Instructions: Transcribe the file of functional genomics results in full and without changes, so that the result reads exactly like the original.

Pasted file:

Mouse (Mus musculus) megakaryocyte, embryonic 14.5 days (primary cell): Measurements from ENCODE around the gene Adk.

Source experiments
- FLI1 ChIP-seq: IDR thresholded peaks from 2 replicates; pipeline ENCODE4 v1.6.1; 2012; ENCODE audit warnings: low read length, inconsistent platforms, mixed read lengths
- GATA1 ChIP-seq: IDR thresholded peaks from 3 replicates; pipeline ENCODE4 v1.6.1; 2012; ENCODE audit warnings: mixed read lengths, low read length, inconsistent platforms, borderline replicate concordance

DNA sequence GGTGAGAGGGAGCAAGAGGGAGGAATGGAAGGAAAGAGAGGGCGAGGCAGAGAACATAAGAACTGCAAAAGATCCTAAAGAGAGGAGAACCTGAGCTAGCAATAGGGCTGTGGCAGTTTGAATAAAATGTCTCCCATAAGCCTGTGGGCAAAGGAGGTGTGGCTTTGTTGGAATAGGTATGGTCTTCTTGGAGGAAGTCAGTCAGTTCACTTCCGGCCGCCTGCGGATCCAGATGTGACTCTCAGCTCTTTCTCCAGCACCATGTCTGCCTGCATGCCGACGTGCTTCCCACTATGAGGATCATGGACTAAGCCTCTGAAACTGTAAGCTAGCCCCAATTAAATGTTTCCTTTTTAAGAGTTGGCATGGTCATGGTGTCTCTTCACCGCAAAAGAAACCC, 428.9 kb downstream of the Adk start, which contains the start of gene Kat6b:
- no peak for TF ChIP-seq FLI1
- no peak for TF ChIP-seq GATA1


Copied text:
Mouse (Mus musculus) megakaryocyte, embryonic 14.5 days (primary cell): Measurements from ENCODE around the gene Adk.

Source experiments
- FLI1 ChIP-seq: IDR thresholded peaks from 2 replicates; pipeline ENCODE4 v1.6.1; 2012; ENCODE audit warnings: low read length, inconsistent platforms, mixed read lengths
- GATA1 ChIP-seq: IDR thresholded peaks from 3 replicates; pipeline ENCODE4 v1.6.1; 2012; ENCODE audit warnings: mixed read lengths, low read length, inconsistent platforms, borderline replicate concordance

DNA sequence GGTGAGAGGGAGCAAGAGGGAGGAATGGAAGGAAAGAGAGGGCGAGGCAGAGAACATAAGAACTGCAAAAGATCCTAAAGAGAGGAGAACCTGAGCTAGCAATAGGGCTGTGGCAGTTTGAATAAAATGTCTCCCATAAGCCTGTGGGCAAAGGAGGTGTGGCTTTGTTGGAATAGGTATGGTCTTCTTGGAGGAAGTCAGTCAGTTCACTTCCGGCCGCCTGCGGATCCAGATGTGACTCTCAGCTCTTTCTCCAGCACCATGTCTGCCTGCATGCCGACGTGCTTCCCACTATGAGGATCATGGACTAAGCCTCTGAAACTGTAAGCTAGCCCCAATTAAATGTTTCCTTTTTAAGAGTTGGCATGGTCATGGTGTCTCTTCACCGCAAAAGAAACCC, 428.9 kb downstream of the Adk start, which contains the start of gene Kat6b:
- no peak for TF ChIP-seq FLI1
- no peak for TF ChIP-seq GATA1